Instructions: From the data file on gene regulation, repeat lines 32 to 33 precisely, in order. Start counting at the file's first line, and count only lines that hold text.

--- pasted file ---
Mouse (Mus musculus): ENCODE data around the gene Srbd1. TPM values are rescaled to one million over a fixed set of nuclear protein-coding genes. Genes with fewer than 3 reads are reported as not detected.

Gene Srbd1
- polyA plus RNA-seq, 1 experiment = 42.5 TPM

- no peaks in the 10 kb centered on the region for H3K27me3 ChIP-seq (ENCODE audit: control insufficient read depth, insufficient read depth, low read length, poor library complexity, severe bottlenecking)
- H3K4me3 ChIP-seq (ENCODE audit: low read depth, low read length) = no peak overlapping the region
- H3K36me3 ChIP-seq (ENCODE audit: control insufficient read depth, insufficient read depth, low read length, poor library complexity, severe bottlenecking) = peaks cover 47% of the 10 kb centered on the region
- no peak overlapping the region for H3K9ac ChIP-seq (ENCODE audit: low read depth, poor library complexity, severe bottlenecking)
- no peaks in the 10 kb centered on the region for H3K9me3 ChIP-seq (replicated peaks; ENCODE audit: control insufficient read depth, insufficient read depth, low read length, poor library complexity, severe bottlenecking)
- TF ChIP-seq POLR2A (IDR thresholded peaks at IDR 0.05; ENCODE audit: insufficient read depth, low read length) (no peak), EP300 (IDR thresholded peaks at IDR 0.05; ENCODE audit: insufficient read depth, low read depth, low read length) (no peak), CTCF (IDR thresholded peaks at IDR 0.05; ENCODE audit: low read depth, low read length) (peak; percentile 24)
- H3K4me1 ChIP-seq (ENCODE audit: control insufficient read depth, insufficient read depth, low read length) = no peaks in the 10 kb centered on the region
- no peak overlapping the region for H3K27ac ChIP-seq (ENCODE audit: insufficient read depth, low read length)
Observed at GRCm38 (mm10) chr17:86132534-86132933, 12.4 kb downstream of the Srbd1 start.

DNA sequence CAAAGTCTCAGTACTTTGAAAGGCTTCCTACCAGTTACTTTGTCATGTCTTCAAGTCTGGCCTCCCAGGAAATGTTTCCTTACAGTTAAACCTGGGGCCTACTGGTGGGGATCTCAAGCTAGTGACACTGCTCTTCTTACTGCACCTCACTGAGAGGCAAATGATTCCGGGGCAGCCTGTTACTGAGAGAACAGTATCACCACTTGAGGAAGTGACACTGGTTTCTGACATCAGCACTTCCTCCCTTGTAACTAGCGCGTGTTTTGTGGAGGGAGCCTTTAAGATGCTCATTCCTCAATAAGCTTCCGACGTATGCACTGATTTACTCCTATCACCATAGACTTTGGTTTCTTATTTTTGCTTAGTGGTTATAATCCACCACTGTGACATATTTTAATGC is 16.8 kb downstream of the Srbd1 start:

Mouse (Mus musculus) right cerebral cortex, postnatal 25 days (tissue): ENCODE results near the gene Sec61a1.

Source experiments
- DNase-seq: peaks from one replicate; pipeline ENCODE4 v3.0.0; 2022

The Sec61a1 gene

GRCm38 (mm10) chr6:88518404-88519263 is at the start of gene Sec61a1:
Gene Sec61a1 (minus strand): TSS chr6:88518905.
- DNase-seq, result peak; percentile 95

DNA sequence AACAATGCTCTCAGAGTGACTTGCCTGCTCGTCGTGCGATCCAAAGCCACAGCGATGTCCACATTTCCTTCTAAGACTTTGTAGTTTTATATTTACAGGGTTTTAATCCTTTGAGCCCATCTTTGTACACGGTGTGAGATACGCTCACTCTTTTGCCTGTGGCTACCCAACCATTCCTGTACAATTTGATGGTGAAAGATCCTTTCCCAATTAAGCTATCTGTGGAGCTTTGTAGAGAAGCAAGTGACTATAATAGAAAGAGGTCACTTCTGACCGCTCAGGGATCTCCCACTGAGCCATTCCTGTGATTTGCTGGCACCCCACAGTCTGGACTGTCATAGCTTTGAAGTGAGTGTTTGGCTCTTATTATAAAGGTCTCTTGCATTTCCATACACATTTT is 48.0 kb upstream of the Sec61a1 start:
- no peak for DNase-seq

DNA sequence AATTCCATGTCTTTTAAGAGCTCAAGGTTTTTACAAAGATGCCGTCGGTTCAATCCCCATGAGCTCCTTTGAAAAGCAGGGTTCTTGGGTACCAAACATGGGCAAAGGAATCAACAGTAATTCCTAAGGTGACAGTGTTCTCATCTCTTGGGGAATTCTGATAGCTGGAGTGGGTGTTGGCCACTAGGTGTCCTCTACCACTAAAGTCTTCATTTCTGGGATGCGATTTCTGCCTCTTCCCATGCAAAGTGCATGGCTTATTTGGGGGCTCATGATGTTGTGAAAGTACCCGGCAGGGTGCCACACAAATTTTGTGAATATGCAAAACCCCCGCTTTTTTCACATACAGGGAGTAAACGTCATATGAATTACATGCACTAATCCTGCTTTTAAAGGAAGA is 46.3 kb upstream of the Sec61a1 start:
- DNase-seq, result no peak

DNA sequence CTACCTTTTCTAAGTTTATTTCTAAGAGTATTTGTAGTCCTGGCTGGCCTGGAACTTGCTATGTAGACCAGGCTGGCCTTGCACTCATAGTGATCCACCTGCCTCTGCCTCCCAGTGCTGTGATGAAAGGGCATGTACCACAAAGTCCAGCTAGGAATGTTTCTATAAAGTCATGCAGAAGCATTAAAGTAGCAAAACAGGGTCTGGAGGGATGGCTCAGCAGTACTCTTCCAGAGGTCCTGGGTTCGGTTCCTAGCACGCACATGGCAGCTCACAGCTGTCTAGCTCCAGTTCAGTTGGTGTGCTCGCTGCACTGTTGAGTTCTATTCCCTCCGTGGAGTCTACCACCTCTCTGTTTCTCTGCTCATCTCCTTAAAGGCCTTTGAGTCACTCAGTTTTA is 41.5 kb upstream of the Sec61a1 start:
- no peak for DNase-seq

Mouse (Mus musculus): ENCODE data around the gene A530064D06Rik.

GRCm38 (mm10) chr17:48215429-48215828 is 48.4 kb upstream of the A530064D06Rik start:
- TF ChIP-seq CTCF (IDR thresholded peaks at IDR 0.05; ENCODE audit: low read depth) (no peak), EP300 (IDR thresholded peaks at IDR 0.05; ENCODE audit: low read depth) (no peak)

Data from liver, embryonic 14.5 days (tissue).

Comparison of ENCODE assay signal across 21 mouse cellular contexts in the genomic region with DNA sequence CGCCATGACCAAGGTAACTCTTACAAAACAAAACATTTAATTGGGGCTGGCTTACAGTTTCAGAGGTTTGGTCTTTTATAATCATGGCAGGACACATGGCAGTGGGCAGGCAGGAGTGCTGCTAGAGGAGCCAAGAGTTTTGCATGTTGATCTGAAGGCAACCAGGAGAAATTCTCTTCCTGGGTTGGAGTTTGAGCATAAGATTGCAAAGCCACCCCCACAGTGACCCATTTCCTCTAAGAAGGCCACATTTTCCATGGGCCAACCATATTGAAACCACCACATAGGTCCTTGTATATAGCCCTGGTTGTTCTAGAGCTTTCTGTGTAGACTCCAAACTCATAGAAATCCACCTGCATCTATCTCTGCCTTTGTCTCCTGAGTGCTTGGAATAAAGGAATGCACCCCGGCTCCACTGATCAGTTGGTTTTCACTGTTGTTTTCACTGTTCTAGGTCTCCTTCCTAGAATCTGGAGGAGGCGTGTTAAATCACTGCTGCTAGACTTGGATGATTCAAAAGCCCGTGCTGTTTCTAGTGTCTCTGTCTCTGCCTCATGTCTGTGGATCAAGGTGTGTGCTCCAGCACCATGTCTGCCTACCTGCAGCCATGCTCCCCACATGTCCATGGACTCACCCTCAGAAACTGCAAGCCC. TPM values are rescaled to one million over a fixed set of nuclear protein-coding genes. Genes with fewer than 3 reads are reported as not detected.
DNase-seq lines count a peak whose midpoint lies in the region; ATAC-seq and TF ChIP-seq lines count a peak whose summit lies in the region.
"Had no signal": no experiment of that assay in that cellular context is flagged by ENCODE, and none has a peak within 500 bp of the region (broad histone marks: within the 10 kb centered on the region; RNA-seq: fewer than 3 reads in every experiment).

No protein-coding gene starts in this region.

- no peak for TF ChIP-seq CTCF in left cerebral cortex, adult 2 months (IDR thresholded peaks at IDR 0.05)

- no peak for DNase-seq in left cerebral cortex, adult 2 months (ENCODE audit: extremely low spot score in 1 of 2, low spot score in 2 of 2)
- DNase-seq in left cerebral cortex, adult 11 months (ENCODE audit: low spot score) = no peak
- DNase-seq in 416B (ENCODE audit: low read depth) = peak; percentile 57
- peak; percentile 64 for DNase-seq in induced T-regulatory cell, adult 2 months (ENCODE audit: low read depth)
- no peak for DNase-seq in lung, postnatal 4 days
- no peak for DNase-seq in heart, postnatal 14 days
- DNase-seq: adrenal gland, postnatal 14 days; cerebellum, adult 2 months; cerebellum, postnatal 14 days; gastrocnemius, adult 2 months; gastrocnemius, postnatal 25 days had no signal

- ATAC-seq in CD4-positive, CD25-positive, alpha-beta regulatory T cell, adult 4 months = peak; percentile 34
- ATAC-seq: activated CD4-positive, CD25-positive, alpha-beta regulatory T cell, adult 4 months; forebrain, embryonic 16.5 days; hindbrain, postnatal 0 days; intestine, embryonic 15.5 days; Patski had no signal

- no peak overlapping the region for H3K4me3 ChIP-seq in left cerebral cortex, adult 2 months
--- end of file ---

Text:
DNase-seq lines count a peak whose midpoint lies in the region; ATAC-seq and TF ChIP-seq lines count a peak whose summit lies in the region.
"Had no signal": no experiment of that assay in that cellular context is flagged by ENCODE, and none has a peak within 500 bp of the region (broad histone marks: within the 10 kb centered on the region; RNA-seq: fewer than 3 reads in every experiment).